Canary (Fr. canarie; It., Sp. canario)
- Richard Hudson
- , revised by Meredith Ellis Little
(Fr. canarie; It., Sp. canario)
A form of dance and music popular in Europe from the mid-16th century to the mid-18th. Two main types of music existed, an early Spanish and Italian canario and the later French canarie.
Covarrubias Horozco described the canario in his Tesoro de la lengua castellana o española (1611) as a type of ‘saltarelo gracioso’ that came to Spain from the Canary Islands. A piece called Endechas de canaria appeared in Pisador’s vihuela book of 1552, and the dance was mentioned by Diego Sánchez de Badajoz in the Farsa de Sancta Bárbara (published in his collected works of 1554), and by Cervantes, Lope de Vega and many other Spanish writers throughout the 17th century. Discussing its origins and character, Arbeau (Orchésographie, 1588) noted that its ‘passages are gay but nevertheless strange and fantastic with a strong barbaric flavour’.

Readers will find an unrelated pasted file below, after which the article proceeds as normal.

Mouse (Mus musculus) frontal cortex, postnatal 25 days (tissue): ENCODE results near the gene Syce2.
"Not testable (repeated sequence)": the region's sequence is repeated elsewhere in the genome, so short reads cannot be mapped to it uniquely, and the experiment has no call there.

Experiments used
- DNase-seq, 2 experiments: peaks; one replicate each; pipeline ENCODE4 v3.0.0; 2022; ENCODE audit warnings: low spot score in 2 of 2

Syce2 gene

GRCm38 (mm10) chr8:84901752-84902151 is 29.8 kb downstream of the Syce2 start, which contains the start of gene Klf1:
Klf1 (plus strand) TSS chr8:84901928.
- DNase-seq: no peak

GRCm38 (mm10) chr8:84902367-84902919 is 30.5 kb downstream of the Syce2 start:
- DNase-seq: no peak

This earlier canary often employs a short, two-phrase scheme that is relatively fixed melodically and harmonically (...